If there's one word that has been instilling at least some kind of fear in drivers, it's AARTO. Since it has been signed to law a few weeks ago, it has caused much dismay. However, there really is no need to panic - if you're a good, law-abiding driver on local roads.
Wheels24 has been reporting on the demerit system for years, and for a long time, it seemed to be nothing but a concept that would never materialise in South Africa.
Then, on 13 August 2019, the Administration of Road Traffic Offences (AARTO) was finally signed into law to much hysteria.
Many South Africans appear to be more concerned about not being able to drive recklessly than what they are about the law’s potential to increase road safety in South Africa, says MasterDrive SA's Eugene Herbert.
How does it work?
Each person starts with a zero-point balance. Every time you are caught committing a traffic offence, points are added according to the offence’s seriousness. Once you have 13 points your license is suspended for three months. For every three offence-free months, one point is deducted from your balance. If your license is suspended three times, it can be cancelled.
Managing director of MasterDrive, Eugene Herbert, says with one of the highest road fatality rates in the world, it is clear South Africa is in dire need of harsher consequences for road law transgressions.
"If you are committed to playing your role in creating safer roads and obey the rules of the road, you have no reason to be concerned. It is only if you wrack up fines with no intention of changing your driving behaviour, should you worry about AARTO.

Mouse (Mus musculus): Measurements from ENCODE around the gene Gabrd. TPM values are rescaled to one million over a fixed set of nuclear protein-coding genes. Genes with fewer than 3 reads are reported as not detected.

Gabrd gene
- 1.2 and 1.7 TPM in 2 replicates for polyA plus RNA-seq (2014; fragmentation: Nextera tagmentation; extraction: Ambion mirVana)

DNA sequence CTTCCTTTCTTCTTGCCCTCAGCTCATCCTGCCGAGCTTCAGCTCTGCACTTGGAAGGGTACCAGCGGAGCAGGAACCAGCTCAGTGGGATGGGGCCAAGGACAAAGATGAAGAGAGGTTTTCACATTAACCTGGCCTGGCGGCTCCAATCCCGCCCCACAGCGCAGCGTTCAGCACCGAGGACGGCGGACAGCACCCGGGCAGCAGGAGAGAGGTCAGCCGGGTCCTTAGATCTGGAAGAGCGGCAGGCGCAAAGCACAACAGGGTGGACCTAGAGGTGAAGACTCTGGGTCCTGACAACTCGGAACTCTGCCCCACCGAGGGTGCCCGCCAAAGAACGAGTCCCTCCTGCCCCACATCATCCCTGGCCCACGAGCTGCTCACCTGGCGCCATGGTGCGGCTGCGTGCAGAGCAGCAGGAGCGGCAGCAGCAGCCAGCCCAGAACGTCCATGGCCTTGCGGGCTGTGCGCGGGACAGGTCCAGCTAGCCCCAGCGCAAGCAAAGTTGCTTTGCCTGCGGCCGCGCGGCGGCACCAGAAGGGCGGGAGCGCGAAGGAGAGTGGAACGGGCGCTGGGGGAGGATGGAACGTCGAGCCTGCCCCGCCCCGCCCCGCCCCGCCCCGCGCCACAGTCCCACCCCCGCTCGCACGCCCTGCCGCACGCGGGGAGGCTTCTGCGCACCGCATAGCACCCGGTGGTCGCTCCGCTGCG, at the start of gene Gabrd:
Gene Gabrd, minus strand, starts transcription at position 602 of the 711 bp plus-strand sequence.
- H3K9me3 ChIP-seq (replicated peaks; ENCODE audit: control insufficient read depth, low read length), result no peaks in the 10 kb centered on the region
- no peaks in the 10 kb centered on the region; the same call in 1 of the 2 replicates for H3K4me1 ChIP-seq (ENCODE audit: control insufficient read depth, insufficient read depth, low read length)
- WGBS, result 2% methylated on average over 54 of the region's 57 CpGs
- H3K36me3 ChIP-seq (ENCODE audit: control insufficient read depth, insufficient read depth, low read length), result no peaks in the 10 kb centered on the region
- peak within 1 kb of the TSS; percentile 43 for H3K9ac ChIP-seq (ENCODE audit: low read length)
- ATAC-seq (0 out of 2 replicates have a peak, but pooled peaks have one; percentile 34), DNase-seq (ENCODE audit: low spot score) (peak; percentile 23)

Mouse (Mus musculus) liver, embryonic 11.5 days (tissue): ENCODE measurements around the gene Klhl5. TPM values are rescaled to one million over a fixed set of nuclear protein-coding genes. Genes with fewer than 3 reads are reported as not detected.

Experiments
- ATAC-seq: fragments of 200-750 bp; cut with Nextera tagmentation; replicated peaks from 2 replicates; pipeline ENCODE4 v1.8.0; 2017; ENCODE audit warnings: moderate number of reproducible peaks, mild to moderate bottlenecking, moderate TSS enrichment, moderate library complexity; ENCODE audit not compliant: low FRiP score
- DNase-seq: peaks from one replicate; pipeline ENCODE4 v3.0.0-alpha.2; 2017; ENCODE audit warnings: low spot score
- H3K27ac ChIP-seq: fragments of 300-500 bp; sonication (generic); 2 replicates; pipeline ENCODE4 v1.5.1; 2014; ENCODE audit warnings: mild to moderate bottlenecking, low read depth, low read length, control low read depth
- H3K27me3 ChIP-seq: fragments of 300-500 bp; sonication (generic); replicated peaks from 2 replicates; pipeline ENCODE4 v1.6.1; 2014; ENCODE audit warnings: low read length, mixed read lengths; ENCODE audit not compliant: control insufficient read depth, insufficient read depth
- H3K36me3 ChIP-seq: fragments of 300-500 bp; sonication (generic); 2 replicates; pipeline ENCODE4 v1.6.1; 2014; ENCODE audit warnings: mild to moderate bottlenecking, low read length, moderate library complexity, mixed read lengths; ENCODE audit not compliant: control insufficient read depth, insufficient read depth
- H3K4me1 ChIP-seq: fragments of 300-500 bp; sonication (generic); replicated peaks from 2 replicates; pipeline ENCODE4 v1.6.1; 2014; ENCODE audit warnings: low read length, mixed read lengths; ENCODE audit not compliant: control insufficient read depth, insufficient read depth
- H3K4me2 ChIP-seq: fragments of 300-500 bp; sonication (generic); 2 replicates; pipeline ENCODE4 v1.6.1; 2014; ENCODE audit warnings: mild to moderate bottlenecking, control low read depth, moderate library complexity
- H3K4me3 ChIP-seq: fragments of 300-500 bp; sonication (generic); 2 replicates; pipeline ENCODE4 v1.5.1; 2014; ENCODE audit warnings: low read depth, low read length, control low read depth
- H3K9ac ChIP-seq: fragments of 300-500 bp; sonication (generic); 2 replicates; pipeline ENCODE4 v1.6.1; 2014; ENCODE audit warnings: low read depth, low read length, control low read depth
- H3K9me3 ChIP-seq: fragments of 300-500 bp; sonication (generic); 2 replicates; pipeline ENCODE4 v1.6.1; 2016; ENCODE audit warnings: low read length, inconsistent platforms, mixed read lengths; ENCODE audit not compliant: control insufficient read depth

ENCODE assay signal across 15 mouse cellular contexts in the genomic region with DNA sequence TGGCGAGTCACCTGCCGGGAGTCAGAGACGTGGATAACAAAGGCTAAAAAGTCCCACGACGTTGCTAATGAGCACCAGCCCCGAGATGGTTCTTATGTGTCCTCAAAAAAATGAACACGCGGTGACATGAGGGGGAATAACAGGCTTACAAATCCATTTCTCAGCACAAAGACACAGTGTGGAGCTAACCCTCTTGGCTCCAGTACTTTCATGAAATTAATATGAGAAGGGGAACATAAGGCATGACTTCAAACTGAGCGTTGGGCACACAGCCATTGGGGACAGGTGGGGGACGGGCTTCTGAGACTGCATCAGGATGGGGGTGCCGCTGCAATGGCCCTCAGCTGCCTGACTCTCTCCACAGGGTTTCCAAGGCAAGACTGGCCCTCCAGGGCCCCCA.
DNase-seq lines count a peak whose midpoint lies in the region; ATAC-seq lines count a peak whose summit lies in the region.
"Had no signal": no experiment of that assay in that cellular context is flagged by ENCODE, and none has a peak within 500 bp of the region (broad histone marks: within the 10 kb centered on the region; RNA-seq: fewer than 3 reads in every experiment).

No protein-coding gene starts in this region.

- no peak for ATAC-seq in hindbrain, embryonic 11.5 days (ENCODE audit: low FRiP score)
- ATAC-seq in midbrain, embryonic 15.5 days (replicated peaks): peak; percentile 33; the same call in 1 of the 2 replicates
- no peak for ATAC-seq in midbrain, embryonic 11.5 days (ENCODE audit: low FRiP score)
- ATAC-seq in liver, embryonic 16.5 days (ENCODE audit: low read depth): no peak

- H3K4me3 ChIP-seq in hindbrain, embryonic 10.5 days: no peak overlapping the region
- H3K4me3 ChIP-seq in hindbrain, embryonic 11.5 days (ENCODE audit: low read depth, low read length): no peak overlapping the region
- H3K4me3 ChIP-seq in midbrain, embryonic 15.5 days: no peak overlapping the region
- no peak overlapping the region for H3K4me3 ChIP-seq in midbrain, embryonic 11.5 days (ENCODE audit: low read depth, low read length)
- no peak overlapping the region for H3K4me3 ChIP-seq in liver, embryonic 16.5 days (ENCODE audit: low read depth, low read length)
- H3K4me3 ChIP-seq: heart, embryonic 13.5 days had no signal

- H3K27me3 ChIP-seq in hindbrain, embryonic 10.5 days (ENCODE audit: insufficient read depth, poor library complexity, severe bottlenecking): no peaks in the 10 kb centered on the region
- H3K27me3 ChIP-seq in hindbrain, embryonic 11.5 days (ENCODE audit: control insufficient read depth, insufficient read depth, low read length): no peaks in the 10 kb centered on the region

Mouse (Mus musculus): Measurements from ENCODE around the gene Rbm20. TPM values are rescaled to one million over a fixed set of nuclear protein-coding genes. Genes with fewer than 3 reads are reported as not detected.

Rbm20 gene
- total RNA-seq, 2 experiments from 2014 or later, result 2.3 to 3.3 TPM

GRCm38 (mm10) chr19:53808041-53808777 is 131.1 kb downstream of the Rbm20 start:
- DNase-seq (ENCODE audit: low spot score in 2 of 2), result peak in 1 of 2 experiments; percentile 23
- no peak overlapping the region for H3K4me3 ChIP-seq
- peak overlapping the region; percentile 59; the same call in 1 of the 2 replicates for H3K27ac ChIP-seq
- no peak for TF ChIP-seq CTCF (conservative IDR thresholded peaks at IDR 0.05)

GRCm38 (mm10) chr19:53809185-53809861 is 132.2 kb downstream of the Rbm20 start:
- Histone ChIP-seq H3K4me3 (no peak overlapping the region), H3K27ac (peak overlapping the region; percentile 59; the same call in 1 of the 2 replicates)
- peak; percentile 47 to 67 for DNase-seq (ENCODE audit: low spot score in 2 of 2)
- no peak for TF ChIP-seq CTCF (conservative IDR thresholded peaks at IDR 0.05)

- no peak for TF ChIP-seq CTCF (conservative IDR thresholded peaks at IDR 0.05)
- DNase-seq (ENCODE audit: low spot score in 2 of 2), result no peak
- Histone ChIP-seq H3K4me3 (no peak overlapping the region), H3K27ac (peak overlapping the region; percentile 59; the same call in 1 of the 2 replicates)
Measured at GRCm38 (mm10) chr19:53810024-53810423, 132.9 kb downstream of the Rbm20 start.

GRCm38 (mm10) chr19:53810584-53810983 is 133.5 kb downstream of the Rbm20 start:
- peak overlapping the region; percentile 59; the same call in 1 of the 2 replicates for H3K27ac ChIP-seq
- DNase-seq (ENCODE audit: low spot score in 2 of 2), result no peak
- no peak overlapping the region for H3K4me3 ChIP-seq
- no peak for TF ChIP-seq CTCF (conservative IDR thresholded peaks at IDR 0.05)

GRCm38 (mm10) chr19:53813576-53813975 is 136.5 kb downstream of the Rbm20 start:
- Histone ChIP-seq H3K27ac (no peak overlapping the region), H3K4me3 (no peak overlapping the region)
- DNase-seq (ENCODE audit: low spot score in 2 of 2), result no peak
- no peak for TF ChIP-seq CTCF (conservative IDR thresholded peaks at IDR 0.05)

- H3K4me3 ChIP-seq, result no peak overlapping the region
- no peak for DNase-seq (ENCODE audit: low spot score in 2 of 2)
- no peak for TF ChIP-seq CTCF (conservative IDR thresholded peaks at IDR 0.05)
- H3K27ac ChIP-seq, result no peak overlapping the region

"The system is not merely meant to punish law breakers but change driver behaviour all together. Currently, punishments are not severe enough to create any real fear of the consequences. Perhaps AARTO can compel drivers to break these habits and place more importance on safe and responsible driving."
Part of the concern expressed is related to the potential for corruption.
"Whether AARTO will fall prey to corruption is yet to be seen, yet, what has already been seen for sure, is the current system is rife with corruption. This makes it difficult to achieve any real change to driver behaviour when one can buy their way out of consequences. There is also another group of individuals who happily trade the cost of fines off in favour of breaking the law.
“What drivers do not as easily acknowledge is that for corruption to occur, there needs to be South African drivers who are willing participants in the exchange. Ultimately, if you are a driver that respects the laws of the road, is committed to road safety and who is willing to make a stand against corruption, there is no real reason to fear AARTO,” says Herbert.
If you are concerned about what AARTO entails, MasterDrive is offering complimentary consultations to anyone who is concerned about the effect whether on themselves or their fleets.
How will the South African Traffic Demerit System affect Motorists?
1 All motorists start with zero points.
2 Points (between 1 to 6) are allocated according to the severity of road infringements or offences committed.
3 Demerits are assigned to both drivers and cars when a penalty fine for a traffic infringement is paid or when the person is convicted of an offence in court;
4 When 12 points are exceeded, the driver’s licence will be suspended for a period calculated in months, equal to the number of points exceeding 12, multiplied by three (the Minister of Transport may also prescribe a specific number);
5 A driver may apply for the return of their licence once the suspension period lapses;
6 A driver who is disqualified for the third time will lose their licence and will have to reapply for a learners licence and redo their drivers testing after the suspension period lapses;
7 Should a driver fail to pay fines, they could be blocked from obtaining driving and vehicle licences;
8 Drivers could be served with documents from Authorities via email or reminders via WhatsApp and SMS. Previously, this could only be delivered by registered mail.
Can Demerits Points Be Reduced?
Yes, penalty points will be reduced at a flat rate of one point per every three months.